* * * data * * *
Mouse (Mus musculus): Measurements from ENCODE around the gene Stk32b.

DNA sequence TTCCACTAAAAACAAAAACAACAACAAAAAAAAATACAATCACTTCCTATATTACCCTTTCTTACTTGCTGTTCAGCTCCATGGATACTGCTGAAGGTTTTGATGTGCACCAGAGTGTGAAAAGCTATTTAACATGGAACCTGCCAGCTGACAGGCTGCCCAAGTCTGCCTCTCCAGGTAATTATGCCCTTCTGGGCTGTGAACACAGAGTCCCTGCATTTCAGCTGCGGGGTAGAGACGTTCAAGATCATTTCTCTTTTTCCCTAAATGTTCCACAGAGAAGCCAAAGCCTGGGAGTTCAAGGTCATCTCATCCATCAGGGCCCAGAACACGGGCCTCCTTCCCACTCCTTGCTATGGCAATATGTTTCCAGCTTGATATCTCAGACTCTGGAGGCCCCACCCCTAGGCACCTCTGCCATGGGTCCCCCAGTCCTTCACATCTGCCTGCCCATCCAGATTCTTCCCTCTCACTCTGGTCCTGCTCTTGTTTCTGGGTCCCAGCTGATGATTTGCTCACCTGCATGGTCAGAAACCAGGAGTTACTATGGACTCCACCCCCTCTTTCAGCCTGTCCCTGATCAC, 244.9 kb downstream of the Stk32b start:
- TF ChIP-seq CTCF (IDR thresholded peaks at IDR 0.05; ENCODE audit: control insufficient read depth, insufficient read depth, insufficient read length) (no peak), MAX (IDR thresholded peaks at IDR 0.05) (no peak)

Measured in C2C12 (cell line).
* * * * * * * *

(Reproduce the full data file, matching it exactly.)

Mouse (Mus musculus): Measurements from ENCODE around the gene Stk32b.

DNA sequence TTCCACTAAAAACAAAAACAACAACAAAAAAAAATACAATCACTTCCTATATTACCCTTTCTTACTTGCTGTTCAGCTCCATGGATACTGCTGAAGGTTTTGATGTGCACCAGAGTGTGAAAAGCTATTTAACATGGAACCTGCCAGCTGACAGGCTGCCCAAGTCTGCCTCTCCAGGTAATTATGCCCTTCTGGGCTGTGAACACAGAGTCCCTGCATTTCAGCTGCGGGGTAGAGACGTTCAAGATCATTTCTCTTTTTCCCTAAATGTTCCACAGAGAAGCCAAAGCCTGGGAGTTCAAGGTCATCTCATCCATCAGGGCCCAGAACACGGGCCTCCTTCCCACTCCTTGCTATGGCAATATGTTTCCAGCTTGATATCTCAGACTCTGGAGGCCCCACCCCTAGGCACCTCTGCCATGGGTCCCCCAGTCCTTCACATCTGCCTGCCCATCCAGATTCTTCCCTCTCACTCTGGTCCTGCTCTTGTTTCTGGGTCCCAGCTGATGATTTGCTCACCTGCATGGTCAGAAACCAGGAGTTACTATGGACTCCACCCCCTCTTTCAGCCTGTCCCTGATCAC, 244.9 kb downstream of the Stk32b start:
- TF ChIP-seq CTCF (IDR thresholded peaks at IDR 0.05; ENCODE audit: control insufficient read depth, insufficient read depth, insufficient read length) (no peak), MAX (IDR thresholded peaks at IDR 0.05) (no peak)

Measured in C2C12 (cell line).